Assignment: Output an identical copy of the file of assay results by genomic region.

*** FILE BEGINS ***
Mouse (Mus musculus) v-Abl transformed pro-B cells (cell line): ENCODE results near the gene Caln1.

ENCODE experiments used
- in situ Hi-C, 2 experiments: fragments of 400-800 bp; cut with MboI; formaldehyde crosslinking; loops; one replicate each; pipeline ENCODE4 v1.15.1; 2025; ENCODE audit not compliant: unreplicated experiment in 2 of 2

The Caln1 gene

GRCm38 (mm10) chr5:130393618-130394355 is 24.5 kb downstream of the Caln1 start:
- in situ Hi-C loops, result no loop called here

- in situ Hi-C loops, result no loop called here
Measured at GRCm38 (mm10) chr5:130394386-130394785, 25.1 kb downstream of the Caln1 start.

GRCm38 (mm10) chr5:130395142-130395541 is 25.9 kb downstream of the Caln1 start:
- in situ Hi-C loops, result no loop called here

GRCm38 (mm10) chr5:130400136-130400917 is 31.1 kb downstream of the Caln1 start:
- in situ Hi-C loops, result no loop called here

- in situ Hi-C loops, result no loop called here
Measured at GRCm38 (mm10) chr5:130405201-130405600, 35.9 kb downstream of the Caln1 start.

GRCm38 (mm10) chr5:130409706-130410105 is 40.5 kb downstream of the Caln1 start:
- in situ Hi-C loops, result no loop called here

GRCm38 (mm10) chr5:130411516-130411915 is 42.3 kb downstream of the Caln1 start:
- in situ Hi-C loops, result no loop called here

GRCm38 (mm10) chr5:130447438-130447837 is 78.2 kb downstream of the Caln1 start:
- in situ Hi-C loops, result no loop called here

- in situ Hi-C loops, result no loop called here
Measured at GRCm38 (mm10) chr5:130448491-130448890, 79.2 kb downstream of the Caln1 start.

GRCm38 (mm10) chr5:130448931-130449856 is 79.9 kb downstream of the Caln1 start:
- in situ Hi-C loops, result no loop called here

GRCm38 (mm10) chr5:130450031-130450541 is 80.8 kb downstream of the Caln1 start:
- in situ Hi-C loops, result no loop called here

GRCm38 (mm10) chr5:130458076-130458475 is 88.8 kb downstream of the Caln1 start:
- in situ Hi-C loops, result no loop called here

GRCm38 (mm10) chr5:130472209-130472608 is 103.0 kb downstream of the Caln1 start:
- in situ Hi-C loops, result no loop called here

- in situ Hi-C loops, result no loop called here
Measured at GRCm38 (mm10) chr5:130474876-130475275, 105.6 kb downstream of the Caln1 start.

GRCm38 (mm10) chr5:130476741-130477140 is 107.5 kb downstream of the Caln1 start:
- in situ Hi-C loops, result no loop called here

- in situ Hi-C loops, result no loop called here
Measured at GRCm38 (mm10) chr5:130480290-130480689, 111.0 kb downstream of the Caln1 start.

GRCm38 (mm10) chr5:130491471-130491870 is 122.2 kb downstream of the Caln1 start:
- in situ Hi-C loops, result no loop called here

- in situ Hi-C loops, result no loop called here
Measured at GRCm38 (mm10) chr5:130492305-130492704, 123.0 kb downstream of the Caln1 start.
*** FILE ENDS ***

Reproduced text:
Mouse (Mus musculus) v-Abl transformed pro-B cells (cell line): ENCODE results near the gene Caln1.

ENCODE experiments used
- in situ Hi-C, 2 experiments: fragments of 400-800 bp; cut with MboI; formaldehyde crosslinking; loops; one replicate each; pipeline ENCODE4 v1.15.1; 2025; ENCODE audit not compliant: unreplicated experiment in 2 of 2

The Caln1 gene

GRCm38 (mm10) chr5:130393618-130394355 is 24.5 kb downstream of the Caln1 start:
- in situ Hi-C loops, result no loop called here

- in situ Hi-C loops, result no loop called here
Measured at GRCm38 (mm10) chr5:130394386-130394785, 25.1 kb downstream of the Caln1 start.

GRCm38 (mm10) chr5:130395142-130395541 is 25.9 kb downstream of the Caln1 start:
- in situ Hi-C loops, result no loop called here

GRCm38 (mm10) chr5:130400136-130400917 is 31.1 kb downstream of the Caln1 start:
- in situ Hi-C loops, result no loop called here

- in situ Hi-C loops, result no loop called here
Measured at GRCm38 (mm10) chr5:130405201-130405600, 35.9 kb downstream of the Caln1 start.

GRCm38 (mm10) chr5:130409706-130410105 is 40.5 kb downstream of the Caln1 start:
- in situ Hi-C loops, result no loop called here

GRCm38 (mm10) chr5:130411516-130411915 is 42.3 kb downstream of the Caln1 start:
- in situ Hi-C loops, result no loop called here

GRCm38 (mm10) chr5:130447438-130447837 is 78.2 kb downstream of the Caln1 start:
- in situ Hi-C loops, result no loop called here

- in situ Hi-C loops, result no loop called here
Measured at GRCm38 (mm10) chr5:130448491-130448890, 79.2 kb downstream of the Caln1 start.

GRCm38 (mm10) chr5:130448931-130449856 is 79.9 kb downstream of the Caln1 start:
- in situ Hi-C loops, result no loop called here

GRCm38 (mm10) chr5:130450031-130450541 is 80.8 kb downstream of the Caln1 start:
- in situ Hi-C loops, result no loop called here

GRCm38 (mm10) chr5:130458076-130458475 is 88.8 kb downstream of the Caln1 start:
- in situ Hi-C loops, result no loop called here

GRCm38 (mm10) chr5:130472209-130472608 is 103.0 kb downstream of the Caln1 start:
- in situ Hi-C loops, result no loop called here

- in situ Hi-C loops, result no loop called here
Measured at GRCm38 (mm10) chr5:130474876-130475275, 105.6 kb downstream of the Caln1 start.

GRCm38 (mm10) chr5:130476741-130477140 is 107.5 kb downstream of the Caln1 start:
- in situ Hi-C loops, result no loop called here

- in situ Hi-C loops, result no loop called here
Measured at GRCm38 (mm10) chr5:130480290-130480689, 111.0 kb downstream of the Caln1 start.

GRCm38 (mm10) chr5:130491471-130491870 is 122.2 kb downstream of the Caln1 start:
- in situ Hi-C loops, result no loop called here

- in situ Hi-C loops, result no loop called here
Measured at GRCm38 (mm10) chr5:130492305-130492704, 123.0 kb downstream of the Caln1 start.